Review: The Places I’ve Cried in Public

(3.5 / 5 stars)

THE PLOT: The Places I’ve Cried in Public by Holly Bourne is about a teenage girl who is recovering from a break up. Amelie has just moved from Sheffield to Surrey because her father has been made redundant. An aspiring singer, she enrolls at a performing arts college, where everyone admires her talent. In particular, there’s one boy who won’t stop praising her. Reese is determined to date Amelie. He showers her with compliments, plans elaborate dates and makes her feel so special. But, when the relationship goes downhill, Amelie is distraught and visits all of the places he’s made her cry to understand what went wrong.

RATING: Three and a half stars. This is an important book to teach teenagers about the signs of an abusive relationship. Slow to start, by the midpoint the novel becomes very entertaining because the plot is tightly woven between two timelines. However, I felt it lacked Bourne’s signature style. Although there are some great comic one-liners, the overall tone of the book is very sad and there’s a lot of flashback, which makes the story seem less immediate. Despite the entertaining plot, I felt like I was reading this behind a pane of glass – I was removed from it instead of living it with the characters.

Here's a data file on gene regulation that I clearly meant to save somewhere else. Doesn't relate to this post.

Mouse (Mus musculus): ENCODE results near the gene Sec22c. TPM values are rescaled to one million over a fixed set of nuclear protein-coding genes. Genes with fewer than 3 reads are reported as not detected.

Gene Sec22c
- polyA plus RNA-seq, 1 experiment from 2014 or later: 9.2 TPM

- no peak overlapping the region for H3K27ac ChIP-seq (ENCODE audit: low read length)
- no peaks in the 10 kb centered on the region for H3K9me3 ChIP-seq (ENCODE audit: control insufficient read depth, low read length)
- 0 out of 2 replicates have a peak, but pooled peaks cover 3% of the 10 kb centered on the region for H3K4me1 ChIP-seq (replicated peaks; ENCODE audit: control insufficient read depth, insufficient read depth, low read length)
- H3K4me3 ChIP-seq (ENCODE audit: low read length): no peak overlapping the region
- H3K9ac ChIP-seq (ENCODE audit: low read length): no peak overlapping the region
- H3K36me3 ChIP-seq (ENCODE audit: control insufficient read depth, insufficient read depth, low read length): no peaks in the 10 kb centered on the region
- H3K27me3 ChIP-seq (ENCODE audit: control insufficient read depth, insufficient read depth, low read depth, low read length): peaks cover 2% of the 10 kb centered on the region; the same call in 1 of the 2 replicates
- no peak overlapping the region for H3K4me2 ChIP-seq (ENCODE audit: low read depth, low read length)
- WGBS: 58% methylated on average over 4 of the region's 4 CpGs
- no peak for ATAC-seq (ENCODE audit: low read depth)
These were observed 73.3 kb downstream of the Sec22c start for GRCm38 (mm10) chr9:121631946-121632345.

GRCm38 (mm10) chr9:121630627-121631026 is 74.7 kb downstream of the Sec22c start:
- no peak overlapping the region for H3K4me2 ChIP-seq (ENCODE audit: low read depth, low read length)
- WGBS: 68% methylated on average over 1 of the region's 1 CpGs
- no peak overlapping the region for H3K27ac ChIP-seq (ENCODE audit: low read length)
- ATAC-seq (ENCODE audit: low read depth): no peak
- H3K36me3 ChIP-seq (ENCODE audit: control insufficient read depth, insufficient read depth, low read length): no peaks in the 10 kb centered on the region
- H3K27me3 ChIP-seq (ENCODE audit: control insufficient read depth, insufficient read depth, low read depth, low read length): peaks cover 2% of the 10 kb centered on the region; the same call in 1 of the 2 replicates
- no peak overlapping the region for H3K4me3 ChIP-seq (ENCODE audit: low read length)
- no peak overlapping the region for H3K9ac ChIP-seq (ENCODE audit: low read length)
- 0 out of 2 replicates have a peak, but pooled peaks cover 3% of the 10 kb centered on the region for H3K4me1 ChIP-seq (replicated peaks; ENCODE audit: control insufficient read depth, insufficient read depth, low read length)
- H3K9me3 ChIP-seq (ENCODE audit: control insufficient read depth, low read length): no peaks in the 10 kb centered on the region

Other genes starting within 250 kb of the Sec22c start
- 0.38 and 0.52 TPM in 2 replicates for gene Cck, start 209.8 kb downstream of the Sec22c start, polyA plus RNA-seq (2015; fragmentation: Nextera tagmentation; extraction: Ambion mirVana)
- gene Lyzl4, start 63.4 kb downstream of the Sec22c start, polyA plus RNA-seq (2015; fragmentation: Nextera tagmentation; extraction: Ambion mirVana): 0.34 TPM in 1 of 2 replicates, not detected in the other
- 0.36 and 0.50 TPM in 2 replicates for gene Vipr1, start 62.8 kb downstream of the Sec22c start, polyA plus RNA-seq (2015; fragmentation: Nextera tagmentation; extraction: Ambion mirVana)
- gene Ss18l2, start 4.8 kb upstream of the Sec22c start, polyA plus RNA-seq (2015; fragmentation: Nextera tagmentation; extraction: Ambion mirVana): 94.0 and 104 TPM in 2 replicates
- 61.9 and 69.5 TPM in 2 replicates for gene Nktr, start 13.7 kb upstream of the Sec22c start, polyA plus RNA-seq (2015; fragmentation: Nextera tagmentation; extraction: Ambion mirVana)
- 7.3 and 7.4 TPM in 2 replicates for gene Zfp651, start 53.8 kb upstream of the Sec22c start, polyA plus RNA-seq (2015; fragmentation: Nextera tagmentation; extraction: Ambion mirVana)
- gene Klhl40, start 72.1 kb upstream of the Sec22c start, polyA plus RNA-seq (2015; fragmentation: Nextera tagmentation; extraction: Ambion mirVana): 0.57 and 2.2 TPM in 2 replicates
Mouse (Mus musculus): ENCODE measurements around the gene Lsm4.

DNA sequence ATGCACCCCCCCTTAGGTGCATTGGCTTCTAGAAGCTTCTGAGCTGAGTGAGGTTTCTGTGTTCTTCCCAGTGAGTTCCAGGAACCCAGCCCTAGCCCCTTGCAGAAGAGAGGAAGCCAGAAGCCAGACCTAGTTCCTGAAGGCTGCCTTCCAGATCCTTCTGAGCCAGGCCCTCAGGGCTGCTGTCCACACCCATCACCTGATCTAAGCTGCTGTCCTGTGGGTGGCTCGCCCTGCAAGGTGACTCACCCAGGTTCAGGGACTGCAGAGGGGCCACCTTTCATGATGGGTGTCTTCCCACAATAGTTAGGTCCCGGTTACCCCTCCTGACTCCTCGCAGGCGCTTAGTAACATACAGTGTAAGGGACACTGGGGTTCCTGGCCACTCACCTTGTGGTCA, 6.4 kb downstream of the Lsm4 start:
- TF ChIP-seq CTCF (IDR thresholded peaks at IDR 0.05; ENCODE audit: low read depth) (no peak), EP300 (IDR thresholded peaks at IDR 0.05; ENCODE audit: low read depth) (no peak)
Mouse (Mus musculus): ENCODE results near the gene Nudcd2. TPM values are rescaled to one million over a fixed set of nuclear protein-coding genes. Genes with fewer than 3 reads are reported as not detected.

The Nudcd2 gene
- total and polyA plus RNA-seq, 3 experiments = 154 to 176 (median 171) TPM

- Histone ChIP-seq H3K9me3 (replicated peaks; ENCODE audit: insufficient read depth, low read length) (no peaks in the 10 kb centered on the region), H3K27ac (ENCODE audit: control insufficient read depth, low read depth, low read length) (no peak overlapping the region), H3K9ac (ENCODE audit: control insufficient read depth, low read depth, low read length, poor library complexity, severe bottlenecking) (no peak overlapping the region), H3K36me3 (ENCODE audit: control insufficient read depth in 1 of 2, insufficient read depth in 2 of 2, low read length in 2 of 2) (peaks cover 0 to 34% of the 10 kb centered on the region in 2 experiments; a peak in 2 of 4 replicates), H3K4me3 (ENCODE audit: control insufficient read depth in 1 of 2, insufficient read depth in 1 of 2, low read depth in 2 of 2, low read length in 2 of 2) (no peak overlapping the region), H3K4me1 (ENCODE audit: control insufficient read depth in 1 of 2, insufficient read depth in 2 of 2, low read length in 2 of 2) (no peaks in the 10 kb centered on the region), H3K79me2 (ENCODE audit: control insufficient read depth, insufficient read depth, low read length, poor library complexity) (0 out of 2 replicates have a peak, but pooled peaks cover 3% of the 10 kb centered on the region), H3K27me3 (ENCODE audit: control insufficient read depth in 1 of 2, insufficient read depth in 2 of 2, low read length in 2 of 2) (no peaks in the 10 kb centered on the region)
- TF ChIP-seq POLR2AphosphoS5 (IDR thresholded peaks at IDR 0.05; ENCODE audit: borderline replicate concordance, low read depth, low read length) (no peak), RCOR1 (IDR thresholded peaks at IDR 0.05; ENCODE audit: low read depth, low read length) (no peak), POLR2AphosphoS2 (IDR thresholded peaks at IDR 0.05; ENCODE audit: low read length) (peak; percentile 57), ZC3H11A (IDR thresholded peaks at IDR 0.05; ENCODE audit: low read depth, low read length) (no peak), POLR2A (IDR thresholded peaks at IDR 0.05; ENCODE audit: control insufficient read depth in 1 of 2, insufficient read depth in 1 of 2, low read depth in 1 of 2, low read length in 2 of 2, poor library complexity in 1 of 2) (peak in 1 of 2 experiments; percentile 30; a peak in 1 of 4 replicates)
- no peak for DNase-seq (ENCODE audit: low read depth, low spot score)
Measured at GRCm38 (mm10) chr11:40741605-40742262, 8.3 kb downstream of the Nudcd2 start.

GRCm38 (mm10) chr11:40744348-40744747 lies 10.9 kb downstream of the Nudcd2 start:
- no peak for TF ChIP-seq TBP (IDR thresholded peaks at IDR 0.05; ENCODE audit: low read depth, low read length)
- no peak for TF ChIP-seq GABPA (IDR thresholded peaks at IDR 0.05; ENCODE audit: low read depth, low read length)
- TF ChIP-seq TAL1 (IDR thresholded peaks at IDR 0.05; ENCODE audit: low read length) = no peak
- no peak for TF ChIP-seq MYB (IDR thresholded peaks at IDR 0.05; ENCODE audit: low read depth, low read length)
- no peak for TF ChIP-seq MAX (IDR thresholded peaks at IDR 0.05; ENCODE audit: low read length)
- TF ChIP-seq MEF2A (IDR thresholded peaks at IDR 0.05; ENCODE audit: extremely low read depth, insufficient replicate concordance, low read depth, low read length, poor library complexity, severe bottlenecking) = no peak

GOOD BITS: At first, I wasn’t sure about the structure. There’s a dual narrative. The “present-day Amelie” trying to deal with the aftermath of the breakup and visit all of the places she’s cried, and the “past Amelie” who meets Reese and falls in love. Initially the present-day timeline is a bit “woe is me” and “signals of doom”, but I liked how this develops when Amelie visits a counsellor and begins to properly process her relationship with Reese.

NOT SO GOOD BITS: Something about this book feels rushed. On a practical note, I’m pretty sure I noticed at least two typing errors, which weren’t picked up by copy editors. On an artistic note, the sentences are a bit simple and repetitive. Usually, I’d see this as realistic storytelling from the voice of a teenage protagonist, but it’s a bit clunky in places. It feels like it was written to a quick deadline and could’ve done with another edit. Also, on a personal note, I simply didn’t connect with the main character.

OVERALL: I’d recommend this book to those looking for novels about dysfunctional or abusive relationships for a teenage audience. For example, it’d be good for secondary school libraries, a teen book group or for discussion in a PSHE class, as it contains important themes that are well-handled. However, I wouldn’t recommend this as your first Holly Bourne book if you’re just reading for pleasure. In my opinion, the Spinster Club series is better.